The Tale of Three Coconuts

One day Gautama went for a walk along the Ganges, carrying a large basket containing three coconuts atop his head. If was a beautiful sunlit day, and the leaves of the banyan still glistened with morning dew.

It wasn't long before he met an old man who was dying of hunger and thirst. Seeing the poor fellow was in great distress, Gautama took one of the coconuts from his basket and dashed it against a large rock. It split open instantly, revealing a copious quantity of delectable white flesh and nourishing milk. On this the old man dined until his health was completely restored.

Strolling further down the river's bank, Gautama chanced upon a blind man who had stumbled into the path of a great cobra. Not a moment too soon or too late, Gautama took the second coconut and hurled it in the direction of the serpent. The coconut crashed to the ground, and the startled snake recoiled and fled into the brush.

When he heard the coconut crash near his feet, the blind man called out, "Who is there?"

Gautama laughed reassuringly, and picking up the coconut, presented it to the blind man.

"Just a friend who offers you a midday meal."

Then Gautama took the man by the hand and led him to a comfortable spot under a ficus tree, where he split open the coconut and gave the still astonished fellow to eat and drink.

Further along, Gautama saw a clean-shaven monk clad in a saffron robe approaching him with an air of recognition.

"You are the Buddha, are you not?" the monk exclaimed eagerly. "I have walked a thousand miles to seek your blessing and attain enlightenment."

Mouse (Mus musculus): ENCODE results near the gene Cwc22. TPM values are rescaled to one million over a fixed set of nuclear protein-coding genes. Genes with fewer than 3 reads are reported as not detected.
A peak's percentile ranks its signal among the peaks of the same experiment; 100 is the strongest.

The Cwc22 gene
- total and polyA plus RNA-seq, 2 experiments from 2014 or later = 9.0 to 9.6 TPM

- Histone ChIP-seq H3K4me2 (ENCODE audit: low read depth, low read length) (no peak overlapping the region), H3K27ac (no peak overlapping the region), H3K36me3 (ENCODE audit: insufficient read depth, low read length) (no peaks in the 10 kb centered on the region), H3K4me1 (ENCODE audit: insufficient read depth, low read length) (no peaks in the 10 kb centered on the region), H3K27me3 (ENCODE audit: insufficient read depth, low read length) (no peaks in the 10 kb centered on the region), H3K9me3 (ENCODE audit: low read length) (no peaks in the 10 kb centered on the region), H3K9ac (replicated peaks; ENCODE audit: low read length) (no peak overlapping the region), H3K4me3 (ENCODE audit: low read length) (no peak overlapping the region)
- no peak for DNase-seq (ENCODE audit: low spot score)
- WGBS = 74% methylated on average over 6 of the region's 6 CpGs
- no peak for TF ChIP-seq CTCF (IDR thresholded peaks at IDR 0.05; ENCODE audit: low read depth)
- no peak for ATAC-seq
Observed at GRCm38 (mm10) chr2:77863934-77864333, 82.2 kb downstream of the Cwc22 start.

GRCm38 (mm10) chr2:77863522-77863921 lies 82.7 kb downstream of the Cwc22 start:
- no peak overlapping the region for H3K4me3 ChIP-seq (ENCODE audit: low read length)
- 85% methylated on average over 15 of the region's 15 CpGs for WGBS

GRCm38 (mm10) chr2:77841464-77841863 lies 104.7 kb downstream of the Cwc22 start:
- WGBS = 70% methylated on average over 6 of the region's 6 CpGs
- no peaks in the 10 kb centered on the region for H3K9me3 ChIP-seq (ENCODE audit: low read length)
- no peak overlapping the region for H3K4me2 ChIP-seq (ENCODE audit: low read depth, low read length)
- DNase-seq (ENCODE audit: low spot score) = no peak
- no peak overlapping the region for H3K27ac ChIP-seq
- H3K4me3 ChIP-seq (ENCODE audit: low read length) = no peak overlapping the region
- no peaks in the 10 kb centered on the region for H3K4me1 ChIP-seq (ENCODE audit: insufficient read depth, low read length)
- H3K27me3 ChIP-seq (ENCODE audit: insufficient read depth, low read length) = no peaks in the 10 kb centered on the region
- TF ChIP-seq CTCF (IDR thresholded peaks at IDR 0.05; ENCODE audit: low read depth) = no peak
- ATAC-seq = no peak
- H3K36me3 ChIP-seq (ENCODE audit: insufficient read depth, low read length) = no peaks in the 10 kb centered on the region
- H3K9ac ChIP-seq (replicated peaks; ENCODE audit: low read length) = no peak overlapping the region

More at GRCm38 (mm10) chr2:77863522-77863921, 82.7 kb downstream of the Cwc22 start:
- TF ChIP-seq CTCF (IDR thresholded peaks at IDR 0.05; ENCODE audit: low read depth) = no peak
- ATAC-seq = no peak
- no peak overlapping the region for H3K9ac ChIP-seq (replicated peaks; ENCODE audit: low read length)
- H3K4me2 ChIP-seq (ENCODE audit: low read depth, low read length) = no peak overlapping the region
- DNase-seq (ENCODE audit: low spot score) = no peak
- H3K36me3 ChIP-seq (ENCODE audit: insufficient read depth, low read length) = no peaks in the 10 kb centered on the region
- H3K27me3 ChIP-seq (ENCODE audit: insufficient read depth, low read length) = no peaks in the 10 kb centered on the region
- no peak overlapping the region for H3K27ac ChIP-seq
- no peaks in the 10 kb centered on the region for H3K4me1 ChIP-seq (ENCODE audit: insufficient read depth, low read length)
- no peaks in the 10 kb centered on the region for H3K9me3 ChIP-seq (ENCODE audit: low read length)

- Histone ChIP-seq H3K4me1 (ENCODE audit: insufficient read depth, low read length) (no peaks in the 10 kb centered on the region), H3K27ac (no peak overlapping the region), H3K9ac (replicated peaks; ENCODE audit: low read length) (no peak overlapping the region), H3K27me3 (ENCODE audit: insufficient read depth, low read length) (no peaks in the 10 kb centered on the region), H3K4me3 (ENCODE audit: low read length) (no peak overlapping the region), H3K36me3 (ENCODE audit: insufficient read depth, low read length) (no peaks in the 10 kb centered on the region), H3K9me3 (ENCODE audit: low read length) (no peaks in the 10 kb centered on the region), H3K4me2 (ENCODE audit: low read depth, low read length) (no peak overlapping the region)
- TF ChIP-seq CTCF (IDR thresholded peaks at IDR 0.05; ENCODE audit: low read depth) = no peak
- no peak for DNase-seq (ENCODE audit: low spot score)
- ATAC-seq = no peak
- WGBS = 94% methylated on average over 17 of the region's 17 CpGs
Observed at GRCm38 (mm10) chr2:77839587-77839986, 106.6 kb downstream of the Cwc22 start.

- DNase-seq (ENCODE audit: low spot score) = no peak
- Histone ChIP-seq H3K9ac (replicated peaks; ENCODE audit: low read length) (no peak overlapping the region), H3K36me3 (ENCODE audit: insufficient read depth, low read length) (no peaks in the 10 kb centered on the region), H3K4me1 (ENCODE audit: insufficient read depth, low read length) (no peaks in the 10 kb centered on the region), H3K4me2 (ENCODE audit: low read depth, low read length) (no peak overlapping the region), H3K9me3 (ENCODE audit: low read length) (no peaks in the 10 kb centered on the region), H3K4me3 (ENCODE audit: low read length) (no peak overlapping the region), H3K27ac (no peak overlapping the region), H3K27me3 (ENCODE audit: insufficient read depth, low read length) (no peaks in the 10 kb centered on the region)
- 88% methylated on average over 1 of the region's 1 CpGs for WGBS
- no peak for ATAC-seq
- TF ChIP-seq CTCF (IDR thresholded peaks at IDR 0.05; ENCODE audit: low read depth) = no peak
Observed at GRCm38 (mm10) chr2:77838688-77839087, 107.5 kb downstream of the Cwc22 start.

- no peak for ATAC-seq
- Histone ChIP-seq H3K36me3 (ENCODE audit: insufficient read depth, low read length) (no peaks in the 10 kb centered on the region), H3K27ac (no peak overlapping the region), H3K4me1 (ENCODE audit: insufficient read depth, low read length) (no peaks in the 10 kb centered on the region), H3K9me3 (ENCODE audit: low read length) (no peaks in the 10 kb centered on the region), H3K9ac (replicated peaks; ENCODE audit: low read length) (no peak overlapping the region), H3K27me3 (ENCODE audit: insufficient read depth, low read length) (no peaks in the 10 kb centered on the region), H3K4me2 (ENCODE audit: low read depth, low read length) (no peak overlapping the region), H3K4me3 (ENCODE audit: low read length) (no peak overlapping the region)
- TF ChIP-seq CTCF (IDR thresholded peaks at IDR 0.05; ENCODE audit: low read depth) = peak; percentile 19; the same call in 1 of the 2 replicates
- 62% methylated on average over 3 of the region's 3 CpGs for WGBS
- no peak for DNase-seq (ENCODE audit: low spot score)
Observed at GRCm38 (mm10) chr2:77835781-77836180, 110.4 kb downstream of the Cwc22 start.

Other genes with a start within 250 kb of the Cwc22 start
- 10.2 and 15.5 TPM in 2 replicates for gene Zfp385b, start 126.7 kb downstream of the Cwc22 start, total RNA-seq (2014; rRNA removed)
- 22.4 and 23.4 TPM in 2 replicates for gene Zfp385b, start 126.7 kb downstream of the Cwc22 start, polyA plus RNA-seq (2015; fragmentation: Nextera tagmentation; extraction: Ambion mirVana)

Gautama looked at the monk intently, then replied, "I'm sorry, but you must be mistaken. I'm nothing but a simple traveler with nothing to offer you but this coconut."

The monk looked puzzled and then a little angry.

"But they told me I would find the Buddha here. You must be he whom I seek."

Gautama turned attentively towards the flowing current of the Ganges, and replied, "They who told you this must also be mistaken, for I'm but a simple man with a coconut."

So saying, Gautama handed the last coconut to the monk, and with a gentle good-bye continued on his way.

The monk, beside himself with frustration and resentment, cast the coconut into the Ganges and traveled back to his city a thousand miles away. This time he rode upon a magnificently caparisoned elephant sent to him by his father, a wealthy merchant, who feared for his son's safe return.

Several days passed, and the coconut drifted downstream until it finally washed ashore in a tiny village. A little boy spotted it first, and fetched it from the water.

"What have you found there, boy?" asked a man holding a basket.

"Why, nothing, nothing at all except this old coconut," answered the boy. "And when I shake it like this, I can tell there's no more milk inside."

"So there isn't!" observed the man. "What will you do with it?"

"I think I'll throw it back" replied the boy, and gleefully tossed the coconut into the Ganges.

"What's in your basket, Sir?" asked the boy, drawing nearer to the stranger.

"Come and take a look," Gautama answered him, with a twinkle in his eye.

--jdf, 16 July 2001

You are listening to a MIDI file of the "Pure Land Pastorale" Variation on "Hymn for the Standing Buddhas of Bamiyan" by Dillon Ford.

Return to Writings Return to Writings


Last updated September 10, 2001
WebMaster: Sebastian Proteus, proteus@newmusicclassics.com
© Copyright 2001 by Joseph Dillon Ford